GW Biostatistics Center Launches Three COVID-19 Projects

George Washington University
15-Jul-2020 10:40 AM EDT, by George Washington University

Newswise — WASHINGTON, D.C. (July 15, 2020) — The Biostatistics Center (BSC) at the George Washington University Milken Institute School of Public Health (GW Milken Institute SPH) recently launched three projects to design, conduct, analyze and report on COVID-19 studies. The results from these three studies ultimately could help pave the way toward better prevention and treatment for the deadly disease, which so far has affected more than 3 million people in the United States.

“These important projects will help us understand the distribution and effects of COVID-19, particularly on underserved populations, ultimately improving public health,” said Scott Evans, PhD, Director of the GW BSC and Founding Chair of the Department of Biostatistics and Bioinformatics at Milken Institute SPH.  

The first project, funded by the State of North Carolina, aims to learn more about COVID-19 by studying patients in five health care systems throughout the state. The BSC serves as the data coordinating center for the project and will work with investigators at the Wake Forest School of Medicine.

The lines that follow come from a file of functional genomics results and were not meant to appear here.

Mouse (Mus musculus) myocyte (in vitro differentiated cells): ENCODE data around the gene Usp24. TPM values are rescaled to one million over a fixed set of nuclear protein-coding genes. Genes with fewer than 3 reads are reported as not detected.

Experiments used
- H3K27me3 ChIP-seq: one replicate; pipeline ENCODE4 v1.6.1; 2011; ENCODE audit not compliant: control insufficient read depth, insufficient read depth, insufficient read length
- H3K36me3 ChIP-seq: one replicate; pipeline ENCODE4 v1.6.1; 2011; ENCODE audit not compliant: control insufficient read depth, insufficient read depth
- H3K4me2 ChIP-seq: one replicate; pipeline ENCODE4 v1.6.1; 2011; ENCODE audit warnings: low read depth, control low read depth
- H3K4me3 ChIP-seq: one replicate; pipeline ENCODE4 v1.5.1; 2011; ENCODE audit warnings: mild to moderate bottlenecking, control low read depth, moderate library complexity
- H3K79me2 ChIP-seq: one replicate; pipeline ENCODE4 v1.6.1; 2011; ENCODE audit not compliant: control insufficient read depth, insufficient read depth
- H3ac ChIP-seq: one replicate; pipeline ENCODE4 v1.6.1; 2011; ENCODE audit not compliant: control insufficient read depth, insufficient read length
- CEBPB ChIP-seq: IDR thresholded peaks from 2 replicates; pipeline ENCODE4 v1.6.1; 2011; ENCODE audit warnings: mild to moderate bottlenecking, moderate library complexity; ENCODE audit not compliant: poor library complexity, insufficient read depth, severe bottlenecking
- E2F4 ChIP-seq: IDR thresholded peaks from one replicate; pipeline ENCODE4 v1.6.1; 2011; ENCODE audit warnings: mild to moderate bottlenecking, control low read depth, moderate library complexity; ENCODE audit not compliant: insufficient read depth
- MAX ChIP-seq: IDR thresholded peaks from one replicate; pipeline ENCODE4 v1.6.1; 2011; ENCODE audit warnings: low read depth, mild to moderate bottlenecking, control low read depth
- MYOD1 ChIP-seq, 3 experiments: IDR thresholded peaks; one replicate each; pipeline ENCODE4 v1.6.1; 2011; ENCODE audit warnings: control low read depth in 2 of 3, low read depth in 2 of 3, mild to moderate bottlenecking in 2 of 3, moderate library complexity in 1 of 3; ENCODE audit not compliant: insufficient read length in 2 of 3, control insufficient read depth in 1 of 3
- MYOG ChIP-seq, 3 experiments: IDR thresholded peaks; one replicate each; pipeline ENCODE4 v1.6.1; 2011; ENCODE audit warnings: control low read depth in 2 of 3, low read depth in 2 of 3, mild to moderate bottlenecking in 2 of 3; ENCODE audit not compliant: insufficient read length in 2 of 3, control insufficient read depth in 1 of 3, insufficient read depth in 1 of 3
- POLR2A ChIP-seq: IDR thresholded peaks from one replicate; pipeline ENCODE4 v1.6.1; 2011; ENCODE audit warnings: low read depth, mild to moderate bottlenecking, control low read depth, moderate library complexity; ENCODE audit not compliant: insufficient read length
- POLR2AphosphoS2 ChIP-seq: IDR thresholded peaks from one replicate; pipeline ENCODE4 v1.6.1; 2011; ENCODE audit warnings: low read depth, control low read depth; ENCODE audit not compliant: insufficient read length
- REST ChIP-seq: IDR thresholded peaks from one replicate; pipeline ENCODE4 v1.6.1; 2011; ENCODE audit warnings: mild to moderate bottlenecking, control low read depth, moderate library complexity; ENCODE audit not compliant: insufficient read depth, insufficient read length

The researchers will conduct a large serosurveillance and syndromic study looking for symptoms, evidence of infection as well as potentially protective antibodies. Such tests can determine previous infections with the virus even if people had mild symptoms or no sign of illness at all. In addition, the antibody tests will help determine if people infected with the virus mount an effective immune response, said Diane Uschner, PhD, assistant research professor of Biostatistics and Bioinformatics at Milken Institute SPH.

The funding for the BSC part of the one-year project comes to nearly $1 million.

The second project, funded by the U.S. Centers for Disease Control and Prevention, will expand the COVID-19 surveys to multiple states, including Maryland, North Carolina, Louisiana and Mississippi.

Vysnova is the prime awardee of the CDC grant and the BSC has a subcontract valued at more than $1 million a year for two years.